Regarding asset tracking solutions, there are a plethora of systems to choose from. However, one of the many characteristics to consider when making your selection is the underlying location technology, and–especially for the uninitiated–that’s where things can get very confusing. In this post, we’re going to attempt to shed some light on this by discussing four fundamental location techniques: Time of Flight (ToF), Time Difference of Arrival (TDoA), Angle of Arrival (AoA), and Received Signal Strength (RSS).

What is Time of Flight?

Time-of-Flight is a highly accurate indoor positioning method that measures distance by calculating the time it takes for signals to travel between devices.  This technology is in wide use today; GPS, for example, is a Time-of-Flight based system. 

‘Classical’ ToF utilizes wide-bandwidth signals and precise timing to measure ranges down to the centimeter–but at a cost.  These systems are among the most costly options for RTLS deployments, so they’re best suited for applications where high precision is absolutely required and expense is not a factor.

Alternatively, ToF can be implemented by using a technique known as “Multi-carrier Phase Ranging.”  In this approach, a tag and beacon measure the round-trip phase of a tone at several different frequencies, then use that information to deduce the time of flight, and, subsequently, the range.  The advantage of this approach is that it is very low cost and low power (since it can use off the shelf BLE radios).  Link Labs is a pioneer in this space: our OnSite XLE system is a phase-based ranging solution built on low-cost hardware.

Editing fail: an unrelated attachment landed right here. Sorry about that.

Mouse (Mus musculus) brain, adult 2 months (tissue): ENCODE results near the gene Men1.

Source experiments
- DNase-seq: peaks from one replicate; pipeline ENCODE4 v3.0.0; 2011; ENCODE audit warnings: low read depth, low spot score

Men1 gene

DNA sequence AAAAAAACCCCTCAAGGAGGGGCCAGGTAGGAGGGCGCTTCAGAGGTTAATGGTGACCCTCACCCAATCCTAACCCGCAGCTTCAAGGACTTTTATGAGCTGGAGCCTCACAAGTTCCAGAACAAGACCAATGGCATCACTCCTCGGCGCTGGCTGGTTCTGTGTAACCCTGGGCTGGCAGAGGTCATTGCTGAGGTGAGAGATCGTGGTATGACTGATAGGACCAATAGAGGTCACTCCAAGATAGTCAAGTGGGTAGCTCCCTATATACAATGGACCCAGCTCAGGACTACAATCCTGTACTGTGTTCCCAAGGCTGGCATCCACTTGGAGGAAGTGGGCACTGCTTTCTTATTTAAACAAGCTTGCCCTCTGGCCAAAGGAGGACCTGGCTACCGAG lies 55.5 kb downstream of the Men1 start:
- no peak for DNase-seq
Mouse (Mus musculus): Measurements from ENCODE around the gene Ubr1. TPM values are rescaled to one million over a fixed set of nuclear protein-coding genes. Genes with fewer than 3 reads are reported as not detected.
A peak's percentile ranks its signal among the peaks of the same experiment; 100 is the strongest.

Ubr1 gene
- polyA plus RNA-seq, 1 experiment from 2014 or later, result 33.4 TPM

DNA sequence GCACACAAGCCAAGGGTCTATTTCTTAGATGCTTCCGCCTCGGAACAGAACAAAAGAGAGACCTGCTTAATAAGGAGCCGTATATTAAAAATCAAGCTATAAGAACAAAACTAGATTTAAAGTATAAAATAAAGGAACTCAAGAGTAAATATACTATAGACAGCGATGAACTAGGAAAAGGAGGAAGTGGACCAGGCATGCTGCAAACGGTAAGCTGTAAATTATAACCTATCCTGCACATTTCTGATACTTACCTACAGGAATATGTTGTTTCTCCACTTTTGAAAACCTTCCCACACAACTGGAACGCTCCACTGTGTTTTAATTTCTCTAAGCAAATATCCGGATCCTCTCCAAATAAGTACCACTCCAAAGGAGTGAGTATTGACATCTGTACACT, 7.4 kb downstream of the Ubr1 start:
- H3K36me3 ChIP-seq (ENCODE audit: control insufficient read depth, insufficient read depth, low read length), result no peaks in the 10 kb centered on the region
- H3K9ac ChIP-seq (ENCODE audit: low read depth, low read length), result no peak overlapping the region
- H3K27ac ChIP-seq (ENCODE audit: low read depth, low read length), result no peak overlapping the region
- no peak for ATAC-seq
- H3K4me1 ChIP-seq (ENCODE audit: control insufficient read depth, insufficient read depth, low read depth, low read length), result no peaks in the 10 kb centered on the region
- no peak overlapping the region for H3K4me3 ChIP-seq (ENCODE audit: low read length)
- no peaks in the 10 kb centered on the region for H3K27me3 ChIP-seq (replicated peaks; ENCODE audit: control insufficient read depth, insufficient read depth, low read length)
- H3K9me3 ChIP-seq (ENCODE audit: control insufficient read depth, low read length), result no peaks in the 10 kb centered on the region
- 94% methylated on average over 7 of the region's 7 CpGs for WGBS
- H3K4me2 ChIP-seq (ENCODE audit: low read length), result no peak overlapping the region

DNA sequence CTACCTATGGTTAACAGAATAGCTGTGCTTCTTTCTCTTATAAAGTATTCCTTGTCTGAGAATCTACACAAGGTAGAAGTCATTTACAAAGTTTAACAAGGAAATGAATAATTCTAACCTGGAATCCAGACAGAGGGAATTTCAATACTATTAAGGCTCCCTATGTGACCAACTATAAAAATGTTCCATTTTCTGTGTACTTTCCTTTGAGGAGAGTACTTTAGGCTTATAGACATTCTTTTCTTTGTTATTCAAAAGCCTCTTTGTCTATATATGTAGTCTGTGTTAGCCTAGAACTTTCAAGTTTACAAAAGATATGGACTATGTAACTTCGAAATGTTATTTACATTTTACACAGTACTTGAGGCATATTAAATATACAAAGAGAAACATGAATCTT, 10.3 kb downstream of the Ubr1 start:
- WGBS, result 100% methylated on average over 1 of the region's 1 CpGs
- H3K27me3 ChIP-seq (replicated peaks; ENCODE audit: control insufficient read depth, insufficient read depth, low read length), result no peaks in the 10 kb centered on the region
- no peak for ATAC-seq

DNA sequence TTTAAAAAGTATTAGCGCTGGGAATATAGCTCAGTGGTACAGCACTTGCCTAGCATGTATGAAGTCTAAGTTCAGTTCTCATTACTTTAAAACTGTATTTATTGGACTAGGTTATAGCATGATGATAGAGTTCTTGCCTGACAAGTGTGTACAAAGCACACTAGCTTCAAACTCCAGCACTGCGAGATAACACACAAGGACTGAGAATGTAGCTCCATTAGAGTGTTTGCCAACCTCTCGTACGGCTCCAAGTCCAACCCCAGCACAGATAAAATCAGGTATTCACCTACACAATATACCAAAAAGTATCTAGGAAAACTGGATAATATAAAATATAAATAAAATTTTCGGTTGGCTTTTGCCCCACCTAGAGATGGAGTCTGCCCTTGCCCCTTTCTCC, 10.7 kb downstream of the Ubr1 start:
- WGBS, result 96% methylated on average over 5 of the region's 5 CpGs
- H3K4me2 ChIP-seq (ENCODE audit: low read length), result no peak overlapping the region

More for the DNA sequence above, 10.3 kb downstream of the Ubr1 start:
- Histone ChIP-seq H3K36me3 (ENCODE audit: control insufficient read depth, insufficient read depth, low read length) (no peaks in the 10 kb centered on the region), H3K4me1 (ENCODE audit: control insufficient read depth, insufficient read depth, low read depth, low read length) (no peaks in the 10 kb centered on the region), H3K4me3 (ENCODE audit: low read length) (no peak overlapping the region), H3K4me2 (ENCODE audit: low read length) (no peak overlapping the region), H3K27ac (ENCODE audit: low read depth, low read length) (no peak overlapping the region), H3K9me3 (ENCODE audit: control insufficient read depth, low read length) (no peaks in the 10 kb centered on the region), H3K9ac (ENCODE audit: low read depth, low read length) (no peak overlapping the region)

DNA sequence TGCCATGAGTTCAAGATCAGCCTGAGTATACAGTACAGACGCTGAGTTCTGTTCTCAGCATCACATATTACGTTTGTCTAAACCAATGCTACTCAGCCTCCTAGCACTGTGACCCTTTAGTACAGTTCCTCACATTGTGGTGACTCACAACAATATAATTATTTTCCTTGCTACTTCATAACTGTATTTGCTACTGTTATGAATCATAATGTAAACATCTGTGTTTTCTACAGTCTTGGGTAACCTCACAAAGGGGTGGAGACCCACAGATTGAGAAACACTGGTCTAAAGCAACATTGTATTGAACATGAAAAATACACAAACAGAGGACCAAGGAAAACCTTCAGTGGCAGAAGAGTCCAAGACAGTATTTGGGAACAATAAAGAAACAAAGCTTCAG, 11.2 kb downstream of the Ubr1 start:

Asset Tracking with Time of Flight (TOF)

What is Time Difference of Arrival?

Time Difference of Arrival (TDoA) is similar to ToF in that it is time-based, but rather than measuring ranges to individual beacons, the tag measures the difference in ranges to pairs of beacons. For example, instead of ‘I believe I am 5m from beacon A,’ the tag determines, ‘I think I am 2m closer to beacon A than I am to beacon B.’ While this may seem like a minor difference, it has a significant benefit: these range differences can be measured without tags and beacons forming any connection.

Since this is an entirely one-way transaction, thousands of tags in the same area can simultaneously determine their location without interfering. Depending on the specific implementation, this technique enables high-speed, low-power positioning because the tag acquires enough information for a fix in one shot.

The primary challenge for TDoA systems is time synchronization: for the range differences to have meant the beacons/anchors must be synchronized down to the picosecond–no easy feat. In practice this is often accomplished by distributing clocks to each node via a cabled connection, which greatly increases installation cost and complexity.

Link Labs is currently researching a phase-based TDoA technique that doesn’t require time synchronization; we’re still in the early stages of R&D, however, so stay tuned!

Asset Tracking with Time-Difference of Arrival (TDoA)